The documentary Sleepless in America on the National Geographic Channel starts with the powerful story of a man who lost his wife and two of his children after they were struck by a driver who had fallen asleep at the wheel.
Drowsy driving is equivalent to drunk driving in terms of impairment and risk of accident. However, no one thinks drunk driving is a good idea, but school schedules and heavy homework loads are structured to ensure that many teens are driving drowsy all of the time. Car accidents are the most common cause of death in teenagers.Yet another study has shown that later school start times reduce the risk of car accidents in teens.
A group of researchers led by Dr. Robert Varona published an important paper in the Journal of Clinical Sleep Medicine. They studied two adjacent counties in Virginia, Chesterfield and Henrico. The counties were similar in the make up of people living in them based on census data and the make up of teenagers attending the school. The main difference between the two communities was school start times: Chesterfield County (CC) schools start at 7:20 A.M., and Henrico County (HC) schools start at 8:45 A.M.. The students with the later school start times (HC) had a crash rate of 37.9/1,000 drivers/year. (This means that out of 1,000 drivers age 16–18 years old, 37.9 will have an accident). The students with earlier school start times (CC) had a rate of 48.8/1,000 drivers/year, which is a 28.7% increase in the risk of car accidents. Accidents were most likely to occur on the commute to and from school:
When I see teenagers in Sleep Clinic, for any reason, I discuss the risks of drowsy driving at length with them. Specifically:
- Sleepy drivers are not good judges of how impaired they are.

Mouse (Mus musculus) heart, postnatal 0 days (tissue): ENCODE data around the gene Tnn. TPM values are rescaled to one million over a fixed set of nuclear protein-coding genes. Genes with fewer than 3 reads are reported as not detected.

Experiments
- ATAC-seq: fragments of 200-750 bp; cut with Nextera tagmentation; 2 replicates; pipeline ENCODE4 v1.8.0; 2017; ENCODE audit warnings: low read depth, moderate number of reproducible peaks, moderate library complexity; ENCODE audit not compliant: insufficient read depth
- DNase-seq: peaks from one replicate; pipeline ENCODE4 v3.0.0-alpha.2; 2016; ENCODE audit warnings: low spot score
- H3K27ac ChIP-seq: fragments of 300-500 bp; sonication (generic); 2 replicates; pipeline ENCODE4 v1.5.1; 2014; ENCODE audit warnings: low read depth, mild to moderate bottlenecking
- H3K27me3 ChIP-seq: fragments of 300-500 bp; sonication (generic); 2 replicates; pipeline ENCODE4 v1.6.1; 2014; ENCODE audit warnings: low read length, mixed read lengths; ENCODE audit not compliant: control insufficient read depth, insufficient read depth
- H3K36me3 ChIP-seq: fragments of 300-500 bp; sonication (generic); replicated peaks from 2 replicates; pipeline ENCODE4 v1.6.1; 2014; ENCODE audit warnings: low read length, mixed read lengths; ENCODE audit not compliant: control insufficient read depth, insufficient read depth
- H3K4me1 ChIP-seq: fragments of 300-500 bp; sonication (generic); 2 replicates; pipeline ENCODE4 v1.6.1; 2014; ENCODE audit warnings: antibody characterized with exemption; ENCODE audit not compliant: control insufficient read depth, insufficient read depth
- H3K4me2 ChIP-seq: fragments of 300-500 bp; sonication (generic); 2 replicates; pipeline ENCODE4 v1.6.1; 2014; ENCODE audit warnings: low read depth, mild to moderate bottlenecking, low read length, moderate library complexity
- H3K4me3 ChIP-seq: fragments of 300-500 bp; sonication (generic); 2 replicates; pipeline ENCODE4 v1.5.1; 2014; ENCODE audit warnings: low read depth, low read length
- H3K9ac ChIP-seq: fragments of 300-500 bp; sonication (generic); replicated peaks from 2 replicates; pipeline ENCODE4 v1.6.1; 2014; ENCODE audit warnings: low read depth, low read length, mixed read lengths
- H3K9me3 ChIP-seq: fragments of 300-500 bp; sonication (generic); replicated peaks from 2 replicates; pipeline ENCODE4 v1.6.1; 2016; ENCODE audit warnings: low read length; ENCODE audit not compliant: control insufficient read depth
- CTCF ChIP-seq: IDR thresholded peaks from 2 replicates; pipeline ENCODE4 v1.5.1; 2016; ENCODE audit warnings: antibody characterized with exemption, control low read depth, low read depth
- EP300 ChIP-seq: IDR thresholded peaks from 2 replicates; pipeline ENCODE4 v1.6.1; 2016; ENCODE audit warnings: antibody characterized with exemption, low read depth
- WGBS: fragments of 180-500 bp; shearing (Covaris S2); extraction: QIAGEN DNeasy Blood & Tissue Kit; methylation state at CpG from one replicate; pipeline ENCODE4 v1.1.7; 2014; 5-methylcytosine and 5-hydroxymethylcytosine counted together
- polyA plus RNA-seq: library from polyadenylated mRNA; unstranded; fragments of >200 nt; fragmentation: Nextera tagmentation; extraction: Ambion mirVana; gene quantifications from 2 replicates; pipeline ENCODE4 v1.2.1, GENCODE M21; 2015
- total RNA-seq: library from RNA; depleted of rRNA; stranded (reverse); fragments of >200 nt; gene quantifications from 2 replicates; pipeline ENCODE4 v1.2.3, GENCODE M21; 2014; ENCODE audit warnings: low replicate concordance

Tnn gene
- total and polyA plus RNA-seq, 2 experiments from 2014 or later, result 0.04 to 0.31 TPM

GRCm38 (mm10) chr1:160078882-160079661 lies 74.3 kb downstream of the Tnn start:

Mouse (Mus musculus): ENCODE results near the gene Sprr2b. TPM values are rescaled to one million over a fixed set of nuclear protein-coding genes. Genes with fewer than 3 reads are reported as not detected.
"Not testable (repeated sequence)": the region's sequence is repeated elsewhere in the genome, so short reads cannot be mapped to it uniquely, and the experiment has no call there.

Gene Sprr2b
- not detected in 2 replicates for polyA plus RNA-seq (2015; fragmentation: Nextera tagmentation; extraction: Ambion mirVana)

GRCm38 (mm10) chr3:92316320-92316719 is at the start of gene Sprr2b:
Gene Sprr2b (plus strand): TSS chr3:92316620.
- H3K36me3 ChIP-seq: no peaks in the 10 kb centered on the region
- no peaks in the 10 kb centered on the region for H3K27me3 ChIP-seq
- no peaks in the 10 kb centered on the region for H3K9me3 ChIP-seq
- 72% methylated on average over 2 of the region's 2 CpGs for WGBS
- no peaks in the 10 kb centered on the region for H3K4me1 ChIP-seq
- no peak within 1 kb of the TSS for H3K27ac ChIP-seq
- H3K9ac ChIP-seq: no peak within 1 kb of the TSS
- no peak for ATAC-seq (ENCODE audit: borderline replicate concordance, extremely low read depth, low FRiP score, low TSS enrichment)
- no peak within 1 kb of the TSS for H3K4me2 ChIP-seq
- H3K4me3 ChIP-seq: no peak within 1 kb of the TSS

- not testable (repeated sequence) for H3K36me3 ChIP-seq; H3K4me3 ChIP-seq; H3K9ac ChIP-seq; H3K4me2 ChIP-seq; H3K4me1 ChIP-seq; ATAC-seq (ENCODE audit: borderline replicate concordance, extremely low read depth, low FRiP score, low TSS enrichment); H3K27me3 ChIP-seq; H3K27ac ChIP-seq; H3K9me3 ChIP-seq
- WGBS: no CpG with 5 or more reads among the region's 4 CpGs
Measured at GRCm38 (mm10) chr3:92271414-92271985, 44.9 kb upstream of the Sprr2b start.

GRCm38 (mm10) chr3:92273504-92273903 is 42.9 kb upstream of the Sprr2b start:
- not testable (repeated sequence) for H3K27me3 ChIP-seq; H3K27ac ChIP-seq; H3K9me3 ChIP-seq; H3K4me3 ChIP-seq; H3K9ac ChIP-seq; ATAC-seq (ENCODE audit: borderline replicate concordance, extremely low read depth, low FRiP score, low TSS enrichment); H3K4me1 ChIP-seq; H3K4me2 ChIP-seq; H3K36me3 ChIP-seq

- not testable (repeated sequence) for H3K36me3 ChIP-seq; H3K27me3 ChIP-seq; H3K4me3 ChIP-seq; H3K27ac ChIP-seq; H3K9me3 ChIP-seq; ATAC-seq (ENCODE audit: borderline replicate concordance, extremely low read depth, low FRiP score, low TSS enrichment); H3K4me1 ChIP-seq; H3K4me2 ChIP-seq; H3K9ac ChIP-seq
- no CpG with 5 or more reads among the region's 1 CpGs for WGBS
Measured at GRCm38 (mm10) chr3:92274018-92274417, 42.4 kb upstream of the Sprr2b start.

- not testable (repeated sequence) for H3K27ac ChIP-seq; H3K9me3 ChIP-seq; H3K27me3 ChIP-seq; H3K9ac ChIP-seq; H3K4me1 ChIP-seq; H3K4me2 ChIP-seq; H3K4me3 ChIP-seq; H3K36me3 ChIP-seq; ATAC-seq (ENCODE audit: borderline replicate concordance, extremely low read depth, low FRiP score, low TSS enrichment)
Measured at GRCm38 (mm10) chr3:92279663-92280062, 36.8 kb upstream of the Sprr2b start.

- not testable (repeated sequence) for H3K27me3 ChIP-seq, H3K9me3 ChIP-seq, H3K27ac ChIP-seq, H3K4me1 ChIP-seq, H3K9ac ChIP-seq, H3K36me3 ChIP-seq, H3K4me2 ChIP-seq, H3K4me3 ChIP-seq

- Even small amounts of alcohol greatly increase the risk of car crashes in drowsy drivers.
- Rolling down the window, turning up the radio, or (God forbid) talking on the phone DO NOT help keep you awake.
- The only two interventions which may reduce the risk of a crash are
- Avoiding driving when drowsy altogether
- Taking a brief nap
- Drinking a caffeinated beverage
- Note that the best strategy may be a “caffeine nap” which entails pulling into a gas station, drinking a small coffee, then trying to sleep for 30 minutes.
Imagine if the school was giving kids a drink of alcohol every day before sending them out on the road. There would be a massive outcry. This is essentially what many school districts are doing with inhumanely early school start times. if the purpose of school are to educate our teenagers and keep them safe, why do we persistent with schedules that increase the risk of injury and death?
Further information is available here:
- The National Sleep Foundations’s site Drowsy Driving has lots of terrific information on this problem, including causes and countermeasures.
- Kyla Wahlstrom has been a leader in this area. She was part of the group which moved school start time later in Minneapolis in the 90s, and has written extensively on this topic; she published an extensive report entitled “Examining the Impact of Later High School Start Times on the Health and Academic Performance of High School Students: A Multi-Site Study“
Even if you do not have teenagers who drive in your household, there are sleep deprived teens in your community and this affects your safety as well. Are you a teenager? A parent? An educator? Any thoughts you have on sleep and safety in teenagers are welcome below.